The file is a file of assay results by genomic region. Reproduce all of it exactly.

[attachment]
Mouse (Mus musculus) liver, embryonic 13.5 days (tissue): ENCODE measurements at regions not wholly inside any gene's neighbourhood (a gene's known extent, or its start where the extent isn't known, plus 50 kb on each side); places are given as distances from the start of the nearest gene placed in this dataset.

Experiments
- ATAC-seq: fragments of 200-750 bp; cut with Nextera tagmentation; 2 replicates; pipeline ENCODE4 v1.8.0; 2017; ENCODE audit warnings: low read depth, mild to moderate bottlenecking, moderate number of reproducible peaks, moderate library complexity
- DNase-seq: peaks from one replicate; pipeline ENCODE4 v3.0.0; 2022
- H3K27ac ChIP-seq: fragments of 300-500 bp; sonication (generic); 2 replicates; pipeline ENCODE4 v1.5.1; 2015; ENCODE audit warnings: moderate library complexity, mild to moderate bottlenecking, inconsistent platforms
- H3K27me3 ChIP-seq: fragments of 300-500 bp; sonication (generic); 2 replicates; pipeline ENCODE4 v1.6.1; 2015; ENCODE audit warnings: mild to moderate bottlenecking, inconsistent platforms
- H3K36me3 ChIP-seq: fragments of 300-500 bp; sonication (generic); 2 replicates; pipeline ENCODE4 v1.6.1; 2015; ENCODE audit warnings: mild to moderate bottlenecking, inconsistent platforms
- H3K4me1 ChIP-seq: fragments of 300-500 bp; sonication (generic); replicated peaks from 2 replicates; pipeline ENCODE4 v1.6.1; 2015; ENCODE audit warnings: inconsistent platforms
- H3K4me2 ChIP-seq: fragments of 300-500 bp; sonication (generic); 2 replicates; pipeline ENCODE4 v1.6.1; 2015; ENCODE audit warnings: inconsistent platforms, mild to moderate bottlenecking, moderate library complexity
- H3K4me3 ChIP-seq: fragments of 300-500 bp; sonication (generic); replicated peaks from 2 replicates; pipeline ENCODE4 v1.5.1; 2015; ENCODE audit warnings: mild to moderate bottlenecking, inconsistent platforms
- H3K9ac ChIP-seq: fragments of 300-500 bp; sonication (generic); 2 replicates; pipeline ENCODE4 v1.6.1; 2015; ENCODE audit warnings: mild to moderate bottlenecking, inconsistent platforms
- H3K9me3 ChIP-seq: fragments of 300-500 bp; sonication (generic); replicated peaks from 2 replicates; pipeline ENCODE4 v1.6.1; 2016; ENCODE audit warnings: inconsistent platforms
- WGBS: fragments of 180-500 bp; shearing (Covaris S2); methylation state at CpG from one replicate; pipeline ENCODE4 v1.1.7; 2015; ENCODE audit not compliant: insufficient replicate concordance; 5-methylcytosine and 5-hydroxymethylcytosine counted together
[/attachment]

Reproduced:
Mouse (Mus musculus) liver, embryonic 13.5 days (tissue): ENCODE measurements at regions not wholly inside any gene's neighbourhood (a gene's known extent, or its start where the extent isn't known, plus 50 kb on each side); places are given as distances from the start of the nearest gene placed in this dataset.

Experiments
- ATAC-seq: fragments of 200-750 bp; cut with Nextera tagmentation; 2 replicates; pipeline ENCODE4 v1.8.0; 2017; ENCODE audit warnings: low read depth, mild to moderate bottlenecking, moderate number of reproducible peaks, moderate library complexity
- DNase-seq: peaks from one replicate; pipeline ENCODE4 v3.0.0; 2022
- H3K27ac ChIP-seq: fragments of 300-500 bp; sonication (generic); 2 replicates; pipeline ENCODE4 v1.5.1; 2015; ENCODE audit warnings: moderate library complexity, mild to moderate bottlenecking, inconsistent platforms
- H3K27me3 ChIP-seq: fragments of 300-500 bp; sonication (generic); 2 replicates; pipeline ENCODE4 v1.6.1; 2015; ENCODE audit warnings: mild to moderate bottlenecking, inconsistent platforms
- H3K36me3 ChIP-seq: fragments of 300-500 bp; sonication (generic); 2 replicates; pipeline ENCODE4 v1.6.1; 2015; ENCODE audit warnings: mild to moderate bottlenecking, inconsistent platforms
- H3K4me1 ChIP-seq: fragments of 300-500 bp; sonication (generic); replicated peaks from 2 replicates; pipeline ENCODE4 v1.6.1; 2015; ENCODE audit warnings: inconsistent platforms
- H3K4me2 ChIP-seq: fragments of 300-500 bp; sonication (generic); 2 replicates; pipeline ENCODE4 v1.6.1; 2015; ENCODE audit warnings: inconsistent platforms, mild to moderate bottlenecking, moderate library complexity
- H3K4me3 ChIP-seq: fragments of 300-500 bp; sonication (generic); replicated peaks from 2 replicates; pipeline ENCODE4 v1.5.1; 2015; ENCODE audit warnings: mild to moderate bottlenecking, inconsistent platforms
- H3K9ac ChIP-seq: fragments of 300-500 bp; sonication (generic); 2 replicates; pipeline ENCODE4 v1.6.1; 2015; ENCODE audit warnings: mild to moderate bottlenecking, inconsistent platforms
- H3K9me3 ChIP-seq: fragments of 300-500 bp; sonication (generic); replicated peaks from 2 replicates; pipeline ENCODE4 v1.6.1; 2016; ENCODE audit warnings: inconsistent platforms
- WGBS: fragments of 180-500 bp; shearing (Covaris S2); methylation state at CpG from one replicate; pipeline ENCODE4 v1.1.7; 2015; ENCODE audit not compliant: insufficient replicate concordance; 5-methylcytosine and 5-hydroxymethylcytosine counted together